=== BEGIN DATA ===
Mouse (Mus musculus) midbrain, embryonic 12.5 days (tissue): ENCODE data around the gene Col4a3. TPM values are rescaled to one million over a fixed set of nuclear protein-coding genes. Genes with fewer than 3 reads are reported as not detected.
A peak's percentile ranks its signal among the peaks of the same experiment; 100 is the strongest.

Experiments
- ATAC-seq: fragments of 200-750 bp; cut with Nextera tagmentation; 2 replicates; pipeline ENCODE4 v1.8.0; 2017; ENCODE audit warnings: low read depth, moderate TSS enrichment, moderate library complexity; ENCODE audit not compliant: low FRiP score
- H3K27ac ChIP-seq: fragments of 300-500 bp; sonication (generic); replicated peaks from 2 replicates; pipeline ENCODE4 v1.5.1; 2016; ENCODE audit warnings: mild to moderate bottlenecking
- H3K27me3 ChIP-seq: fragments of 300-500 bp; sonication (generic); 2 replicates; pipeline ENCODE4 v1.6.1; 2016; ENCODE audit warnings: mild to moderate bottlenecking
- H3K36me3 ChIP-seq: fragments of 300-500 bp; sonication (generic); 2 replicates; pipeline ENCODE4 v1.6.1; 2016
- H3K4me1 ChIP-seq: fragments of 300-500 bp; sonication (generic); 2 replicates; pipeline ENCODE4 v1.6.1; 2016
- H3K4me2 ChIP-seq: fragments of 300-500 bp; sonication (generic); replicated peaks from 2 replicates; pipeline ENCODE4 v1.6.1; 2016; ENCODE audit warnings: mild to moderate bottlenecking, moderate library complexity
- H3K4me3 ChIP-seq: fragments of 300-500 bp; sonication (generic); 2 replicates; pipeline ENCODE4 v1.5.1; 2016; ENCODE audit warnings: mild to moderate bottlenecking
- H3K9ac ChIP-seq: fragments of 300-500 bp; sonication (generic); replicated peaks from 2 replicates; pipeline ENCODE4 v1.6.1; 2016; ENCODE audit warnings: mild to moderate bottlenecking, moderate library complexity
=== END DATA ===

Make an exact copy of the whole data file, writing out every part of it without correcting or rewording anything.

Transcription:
Mouse (Mus musculus) midbrain, embryonic 12.5 days (tissue): ENCODE data around the gene Col4a3. TPM values are rescaled to one million over a fixed set of nuclear protein-coding genes. Genes with fewer than 3 reads are reported as not detected.
A peak's percentile ranks its signal among the peaks of the same experiment; 100 is the strongest.

Experiments
- ATAC-seq: fragments of 200-750 bp; cut with Nextera tagmentation; 2 replicates; pipeline ENCODE4 v1.8.0; 2017; ENCODE audit warnings: low read depth, moderate TSS enrichment, moderate library complexity; ENCODE audit not compliant: low FRiP score
- H3K27ac ChIP-seq: fragments of 300-500 bp; sonication (generic); replicated peaks from 2 replicates; pipeline ENCODE4 v1.5.1; 2016; ENCODE audit warnings: mild to moderate bottlenecking
- H3K27me3 ChIP-seq: fragments of 300-500 bp; sonication (generic); 2 replicates; pipeline ENCODE4 v1.6.1; 2016; ENCODE audit warnings: mild to moderate bottlenecking
- H3K36me3 ChIP-seq: fragments of 300-500 bp; sonication (generic); 2 replicates; pipeline ENCODE4 v1.6.1; 2016
- H3K4me1 ChIP-seq: fragments of 300-500 bp; sonication (generic); 2 replicates; pipeline ENCODE4 v1.6.1; 2016
- H3K4me2 ChIP-seq: fragments of 300-500 bp; sonication (generic); replicated peaks from 2 replicates; pipeline ENCODE4 v1.6.1; 2016; ENCODE audit warnings: mild to moderate bottlenecking, moderate library complexity
- H3K4me3 ChIP-seq: fragments of 300-500 bp; sonication (generic); 2 replicates; pipeline ENCODE4 v1.5.1; 2016; ENCODE audit warnings: mild to moderate bottlenecking
- H3K9ac ChIP-seq: fragments of 300-500 bp; sonication (generic); replicated peaks from 2 replicates; pipeline ENCODE4 v1.6.1; 2016; ENCODE audit warnings: mild to moderate bottlenecking, moderate library complexity